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Wes Fesler: Wikis

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Wes Fesler
Title Head coach
Sport Football
Born June 29, 1908
Place of birth United States Youngstown, Ohio
Died July 30, 1989 (aged 81)
Career highlights
Overall 34-31-8
Bowls 1-0
Coaching stats
College Football DataWarehouse
Championships
1 Big Ten (1949)
Playing career
1928-1930 Ohio State
Position End
Coaching career (HC unless noted)
1941-1942
1946
1947-1950
1951-1953
Wesleyan
Pittsburgh
Ohio State
Minnesota
College Football Hall of Fame, 1954 (Bio)

Wesley Eugene "Wes" Fesler (June 29, 1908 – July 30, 1989) was a three-sport athlete at the Ohio State University, including three consecutive years as a consensus first-team All-America selection in American football. He was later the football head coach at Wesleyan, Pittsburgh, Ohio State, and Minnesota, and the basketball head coach at Harvard and Princeton.

Contents

Athlete

Fesler came to Ohio State from Youngstown, Ohio. At Ohio State, Fesler was a member of both Pi Kappa Alpha and Phi Beta Kappa, earning a total of nine varsity letters in baseball, basketball, and football. He was a charter inductee in the Ohio State Varsity O Hall of Fame in 1977.

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Football

Many believe Fesler's greatest talents were in football. He primarily played end and was a consensus first-team All-America selection in 1928 and 1929 and a unanimous first-team All-America selection in 1930. Depending on the game situation, he would sometimes move into the backfield as a fullback. In 1930, he was voted the Most Valuable Player in the Big Ten.

Jock Sutherland, the University of Pittsburgh coach, called Fesler "a one man team. It is unbelievable how that boy can do so many things." In 1939 Grantland Rice listed Fesler at end on his all-time college football team. Fesler was inducted into the College Football Hall of Fame in 1954.

In 1934, high-speed photographer "Doc" Edgerton took the now-classic photograph "Wes Fesler Kicking a Football." The stroboscope photograph demonstrated the dent in the ball at the point of contact.

Preceded by
Bill Glassgow
Big Ten Football MVP
1930
Succeeded by
Clarence Munn
Preceded by
First award
Ohio State Buckeyes
Football Season MVP

1930
Succeeded by
Robert Haubrich
Preceded by
Alan Holman
Ohio State Buckeyes
Football Captain

1930
Succeeded by
Stu Holcomb

Basketball

In basketball Fesler was a guard. He was the basketball captain as a junior in the Spring of 1930, and the football captain as a senior in the Autumn of that year. He was Ohio State's first consensus first-team All-America selection in basketball in 1931.

Preceded by
George Van Heyde
Ohio State Buckeyes
Basketball Captain

1930
Succeeded by
Dick Larkins

Coach

Fesler ignored interest from teams of the National Football League and instead pursued a career in coaching. He began his coaching career as an assistant to his Ohio State football coach, Sam Willaman, in 1931 and 1932. In 1933 Fesler accepted an offer from Harvard University as head coach of the basketball team and backfield coach of the football team. He stayed at Harvard until 1941. The position at Harvard turned out to be the longest tenure of his career.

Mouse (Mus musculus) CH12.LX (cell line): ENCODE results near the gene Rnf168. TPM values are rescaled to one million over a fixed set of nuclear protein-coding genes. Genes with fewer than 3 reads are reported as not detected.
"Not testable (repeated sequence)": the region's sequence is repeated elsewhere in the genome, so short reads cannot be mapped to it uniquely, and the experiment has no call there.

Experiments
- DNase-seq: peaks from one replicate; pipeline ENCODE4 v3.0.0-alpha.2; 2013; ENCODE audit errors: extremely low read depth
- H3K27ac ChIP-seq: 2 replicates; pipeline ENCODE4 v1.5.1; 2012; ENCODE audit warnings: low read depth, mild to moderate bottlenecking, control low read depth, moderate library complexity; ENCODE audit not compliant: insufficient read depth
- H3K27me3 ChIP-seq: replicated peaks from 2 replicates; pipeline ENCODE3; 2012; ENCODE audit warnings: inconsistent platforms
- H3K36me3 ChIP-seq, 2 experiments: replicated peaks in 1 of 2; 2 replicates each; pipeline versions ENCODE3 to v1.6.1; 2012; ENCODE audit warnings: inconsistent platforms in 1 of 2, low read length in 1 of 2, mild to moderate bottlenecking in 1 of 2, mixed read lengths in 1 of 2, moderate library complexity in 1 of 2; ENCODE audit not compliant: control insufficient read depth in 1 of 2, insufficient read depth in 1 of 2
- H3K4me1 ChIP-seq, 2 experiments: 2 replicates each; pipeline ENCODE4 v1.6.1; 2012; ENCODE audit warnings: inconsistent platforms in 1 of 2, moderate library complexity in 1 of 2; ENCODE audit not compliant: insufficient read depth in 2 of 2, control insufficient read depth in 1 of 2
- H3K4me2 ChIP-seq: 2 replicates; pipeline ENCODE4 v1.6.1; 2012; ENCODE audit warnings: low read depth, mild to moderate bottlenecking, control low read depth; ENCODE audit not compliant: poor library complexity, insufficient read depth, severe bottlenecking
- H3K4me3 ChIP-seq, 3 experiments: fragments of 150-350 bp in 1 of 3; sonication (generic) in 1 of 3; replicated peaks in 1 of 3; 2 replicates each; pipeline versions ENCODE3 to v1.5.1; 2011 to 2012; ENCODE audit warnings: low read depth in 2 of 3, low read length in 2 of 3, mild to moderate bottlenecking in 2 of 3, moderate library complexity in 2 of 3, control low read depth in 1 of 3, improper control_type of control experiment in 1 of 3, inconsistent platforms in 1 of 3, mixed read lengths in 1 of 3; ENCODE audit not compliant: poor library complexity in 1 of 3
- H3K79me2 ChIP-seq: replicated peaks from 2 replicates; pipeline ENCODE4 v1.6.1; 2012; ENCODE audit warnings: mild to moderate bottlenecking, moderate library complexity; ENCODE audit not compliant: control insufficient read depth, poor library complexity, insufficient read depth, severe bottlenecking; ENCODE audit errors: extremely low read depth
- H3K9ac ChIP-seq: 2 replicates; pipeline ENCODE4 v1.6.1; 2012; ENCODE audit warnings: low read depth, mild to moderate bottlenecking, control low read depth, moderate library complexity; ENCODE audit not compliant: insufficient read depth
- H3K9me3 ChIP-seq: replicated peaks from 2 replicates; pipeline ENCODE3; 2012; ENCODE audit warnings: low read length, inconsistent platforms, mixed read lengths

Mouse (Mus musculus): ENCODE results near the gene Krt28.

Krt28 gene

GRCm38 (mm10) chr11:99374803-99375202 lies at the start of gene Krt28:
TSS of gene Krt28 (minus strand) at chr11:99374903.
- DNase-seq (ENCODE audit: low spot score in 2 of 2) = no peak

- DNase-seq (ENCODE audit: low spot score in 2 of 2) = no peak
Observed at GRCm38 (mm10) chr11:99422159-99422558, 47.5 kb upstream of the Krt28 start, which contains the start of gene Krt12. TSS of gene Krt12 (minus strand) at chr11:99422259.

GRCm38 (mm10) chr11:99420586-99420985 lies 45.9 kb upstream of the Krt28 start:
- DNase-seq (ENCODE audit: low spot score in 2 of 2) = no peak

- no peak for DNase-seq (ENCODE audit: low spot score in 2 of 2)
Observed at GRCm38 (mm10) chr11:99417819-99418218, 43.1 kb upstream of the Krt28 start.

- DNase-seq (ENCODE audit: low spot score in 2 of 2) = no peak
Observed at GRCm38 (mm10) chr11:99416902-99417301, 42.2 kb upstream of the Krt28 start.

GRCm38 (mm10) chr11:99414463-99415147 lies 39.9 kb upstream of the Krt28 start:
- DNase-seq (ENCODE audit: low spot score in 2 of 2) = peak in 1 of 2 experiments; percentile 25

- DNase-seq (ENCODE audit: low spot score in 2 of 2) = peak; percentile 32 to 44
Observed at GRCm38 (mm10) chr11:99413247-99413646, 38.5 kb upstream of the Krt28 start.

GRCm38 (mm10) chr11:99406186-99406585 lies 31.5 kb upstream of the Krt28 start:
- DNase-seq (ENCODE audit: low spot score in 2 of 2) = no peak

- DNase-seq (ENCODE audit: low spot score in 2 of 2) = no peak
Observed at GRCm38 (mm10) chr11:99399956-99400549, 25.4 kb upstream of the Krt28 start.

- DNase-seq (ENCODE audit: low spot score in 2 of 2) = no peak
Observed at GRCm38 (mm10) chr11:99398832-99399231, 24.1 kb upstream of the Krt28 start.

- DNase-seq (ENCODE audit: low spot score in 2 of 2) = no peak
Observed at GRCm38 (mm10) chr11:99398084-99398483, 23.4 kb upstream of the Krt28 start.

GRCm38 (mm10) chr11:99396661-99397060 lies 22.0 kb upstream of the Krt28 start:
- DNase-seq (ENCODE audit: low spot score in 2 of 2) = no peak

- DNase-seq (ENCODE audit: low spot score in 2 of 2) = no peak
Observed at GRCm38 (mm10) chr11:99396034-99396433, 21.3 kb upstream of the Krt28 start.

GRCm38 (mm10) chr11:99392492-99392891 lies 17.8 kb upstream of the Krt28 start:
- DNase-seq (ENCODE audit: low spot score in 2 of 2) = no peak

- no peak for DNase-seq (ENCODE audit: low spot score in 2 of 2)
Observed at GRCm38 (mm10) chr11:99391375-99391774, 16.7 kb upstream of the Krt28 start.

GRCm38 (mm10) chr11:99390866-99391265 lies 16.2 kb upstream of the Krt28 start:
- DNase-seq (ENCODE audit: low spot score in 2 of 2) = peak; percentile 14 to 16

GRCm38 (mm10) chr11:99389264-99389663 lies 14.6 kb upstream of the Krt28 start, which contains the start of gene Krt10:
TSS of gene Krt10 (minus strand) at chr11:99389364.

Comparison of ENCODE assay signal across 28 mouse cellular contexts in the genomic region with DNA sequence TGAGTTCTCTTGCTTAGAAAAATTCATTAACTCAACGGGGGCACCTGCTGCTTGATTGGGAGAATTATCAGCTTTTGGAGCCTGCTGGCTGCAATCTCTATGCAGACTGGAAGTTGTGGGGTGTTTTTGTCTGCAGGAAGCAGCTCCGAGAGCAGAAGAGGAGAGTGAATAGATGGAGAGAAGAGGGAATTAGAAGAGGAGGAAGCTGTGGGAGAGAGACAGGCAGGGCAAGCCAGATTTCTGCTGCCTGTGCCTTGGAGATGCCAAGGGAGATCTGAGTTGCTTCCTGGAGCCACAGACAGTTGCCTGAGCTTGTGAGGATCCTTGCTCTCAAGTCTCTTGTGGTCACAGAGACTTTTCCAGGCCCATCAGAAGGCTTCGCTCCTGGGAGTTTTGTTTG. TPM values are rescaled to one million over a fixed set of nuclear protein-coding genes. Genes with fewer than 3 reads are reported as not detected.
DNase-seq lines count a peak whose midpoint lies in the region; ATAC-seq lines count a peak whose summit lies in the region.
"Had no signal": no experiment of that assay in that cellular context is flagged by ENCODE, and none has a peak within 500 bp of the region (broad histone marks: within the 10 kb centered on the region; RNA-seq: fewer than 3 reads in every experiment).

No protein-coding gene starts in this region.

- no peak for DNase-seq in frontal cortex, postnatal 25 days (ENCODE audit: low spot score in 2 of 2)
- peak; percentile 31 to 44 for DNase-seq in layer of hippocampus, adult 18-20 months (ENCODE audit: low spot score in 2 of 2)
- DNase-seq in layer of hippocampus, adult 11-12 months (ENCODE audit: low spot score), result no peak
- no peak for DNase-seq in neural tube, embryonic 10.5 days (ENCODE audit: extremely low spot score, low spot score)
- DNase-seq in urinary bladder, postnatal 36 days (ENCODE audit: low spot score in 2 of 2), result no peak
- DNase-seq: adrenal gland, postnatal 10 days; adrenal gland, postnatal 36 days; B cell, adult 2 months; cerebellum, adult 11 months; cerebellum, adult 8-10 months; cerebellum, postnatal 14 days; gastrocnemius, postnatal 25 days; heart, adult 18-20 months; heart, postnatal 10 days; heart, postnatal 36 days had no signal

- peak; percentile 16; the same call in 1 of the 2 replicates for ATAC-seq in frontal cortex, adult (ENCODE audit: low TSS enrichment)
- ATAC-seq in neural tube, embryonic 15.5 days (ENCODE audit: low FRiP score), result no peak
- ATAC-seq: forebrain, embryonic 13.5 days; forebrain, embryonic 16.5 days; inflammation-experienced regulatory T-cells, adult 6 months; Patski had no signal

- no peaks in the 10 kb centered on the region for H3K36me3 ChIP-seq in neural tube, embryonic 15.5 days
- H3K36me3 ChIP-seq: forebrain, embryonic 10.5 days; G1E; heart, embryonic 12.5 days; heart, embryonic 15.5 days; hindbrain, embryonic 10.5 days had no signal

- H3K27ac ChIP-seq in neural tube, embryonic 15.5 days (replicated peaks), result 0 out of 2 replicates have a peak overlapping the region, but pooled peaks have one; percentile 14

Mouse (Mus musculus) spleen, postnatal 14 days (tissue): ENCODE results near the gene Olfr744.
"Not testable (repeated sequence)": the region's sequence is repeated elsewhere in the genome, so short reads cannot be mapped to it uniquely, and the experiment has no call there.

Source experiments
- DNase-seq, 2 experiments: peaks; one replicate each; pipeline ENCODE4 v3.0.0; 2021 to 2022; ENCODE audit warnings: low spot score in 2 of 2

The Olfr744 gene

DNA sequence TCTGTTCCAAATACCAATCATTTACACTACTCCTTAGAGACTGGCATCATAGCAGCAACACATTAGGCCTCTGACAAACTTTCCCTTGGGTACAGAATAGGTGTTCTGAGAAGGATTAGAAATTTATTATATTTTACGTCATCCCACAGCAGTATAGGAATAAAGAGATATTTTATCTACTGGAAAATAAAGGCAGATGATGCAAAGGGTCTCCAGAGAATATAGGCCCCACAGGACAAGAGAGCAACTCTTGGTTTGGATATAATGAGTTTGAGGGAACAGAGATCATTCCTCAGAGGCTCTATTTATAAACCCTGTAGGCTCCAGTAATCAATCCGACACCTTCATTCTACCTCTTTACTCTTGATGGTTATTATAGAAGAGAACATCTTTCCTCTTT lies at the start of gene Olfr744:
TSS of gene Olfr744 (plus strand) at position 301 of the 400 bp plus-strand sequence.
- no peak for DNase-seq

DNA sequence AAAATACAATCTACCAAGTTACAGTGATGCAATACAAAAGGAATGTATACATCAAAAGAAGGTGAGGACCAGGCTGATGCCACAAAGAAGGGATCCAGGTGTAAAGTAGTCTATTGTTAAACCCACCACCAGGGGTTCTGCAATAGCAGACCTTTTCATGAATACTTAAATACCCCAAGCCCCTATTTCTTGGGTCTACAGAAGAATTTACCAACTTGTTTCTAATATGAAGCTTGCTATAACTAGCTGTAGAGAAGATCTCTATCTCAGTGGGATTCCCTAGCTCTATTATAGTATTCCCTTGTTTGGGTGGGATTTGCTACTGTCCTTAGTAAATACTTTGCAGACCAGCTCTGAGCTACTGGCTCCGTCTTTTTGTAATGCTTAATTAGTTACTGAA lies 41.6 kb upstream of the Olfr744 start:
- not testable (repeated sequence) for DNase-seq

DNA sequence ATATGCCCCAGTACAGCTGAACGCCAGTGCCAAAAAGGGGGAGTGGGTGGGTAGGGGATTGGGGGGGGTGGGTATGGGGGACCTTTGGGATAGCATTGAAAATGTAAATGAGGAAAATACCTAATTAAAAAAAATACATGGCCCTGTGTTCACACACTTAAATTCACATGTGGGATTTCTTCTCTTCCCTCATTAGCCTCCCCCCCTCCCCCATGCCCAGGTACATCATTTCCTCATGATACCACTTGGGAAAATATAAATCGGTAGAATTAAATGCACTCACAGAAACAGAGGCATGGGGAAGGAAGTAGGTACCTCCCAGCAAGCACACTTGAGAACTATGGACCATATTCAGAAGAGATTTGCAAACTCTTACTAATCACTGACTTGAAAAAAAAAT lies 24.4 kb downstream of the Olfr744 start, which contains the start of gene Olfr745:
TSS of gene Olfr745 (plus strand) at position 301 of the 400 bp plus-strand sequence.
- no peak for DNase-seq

In 1941 Fesler accepted an offer from Wesleyan University to be the head coach of their football team. Unfortunately the Wesleyan football program was interrupted in 1942 by World War II. In 1945 Fesler accepted an offer from Princeton as head basketball coach and assistant football coach. He was later the football head coach at the University of Pittsburgh (1946), Ohio State (1947-50) and the University of Minnesota (1951-53).

Fesler's 1949 Ohio State team was the Big Ten Conference co-champion and beat the University of California in the Rose Bowl. He helped develop the talents of 1950 Heisman Trophy winner Vic Janowicz at Ohio State and two-time Big Ten MVP (1952 and 1953) Paul Giel at Minnesota.

Fesler had a stronger record as a football coach than as a basketball coach. His combined record as a major college football head coach (at Pitt, Ohio State, and Minnesota) was 34-31-8. His combined record as basketball head coach (at Harvard and Princeton) was 67-108.

Football head coaching record

Year Team Overall Conference Standing Bowl Coaches# AP°
Pittsburgh Panthers (Independent) (1946)
1946 Pittsburgh 3-5-1
Pittsburgh: 3-5-1
Ohio State Buckeyes (Big Ten Conference) (1947–1950)
1947 Ohio State 2-6-1 1-4-1 9th
1948 Ohio State 6-3 3-3 4th
1949 Ohio State 7-1-2 4-1-1 T-1st W Rose 6
1950 Ohio State 6-3 5-2 T-2nd 10 14
Ohio State: 21-13-3 13-10-2
Minnesota Golden Gophers (Big Ten Conference) (1951–1953)
1951 Minnesota 2-6-1 1-4-1 7th
1952 Minnesota 4-3-2 3-1-2 T-4th
1953 Minnesota 4-4-1 3-3-1 T-5th
Minnesota: 10-13-4 7-8-4
Total: 34-31-8
      National Championship         Conference Title         Conference Division Title
#Rankings from final Coaches Poll.
°Rankings from final AP Poll.

External links

Sporting positions
Preceded by
Ed Wachter
Harvard University Head Basketball Coach
1933-1941
Succeeded by
Earl Brown
Preceded by
Jack Blott
Wesleyan University Head Football Coach
1941-1942
Succeeded by
Norm Daniels
Preceded by
Leonard Hattinger
Princeton University Head Basketball Coach
1945-1946
Succeeded by
Franklin Cappon
Preceded by
Clark Shaughnessy
University of Pittsburgh Head Football Coach
1946
Succeeded by
Mike Milligan
Preceded by
Paul O. Bixler
Ohio State University Head Football Coach
1947-1950
Succeeded by
Wayne "Woody" Hayes
Preceded by
Bernie Bierman
University of Minnesota Head Football Coach
1951-1953
Succeeded by
Murray Warmath

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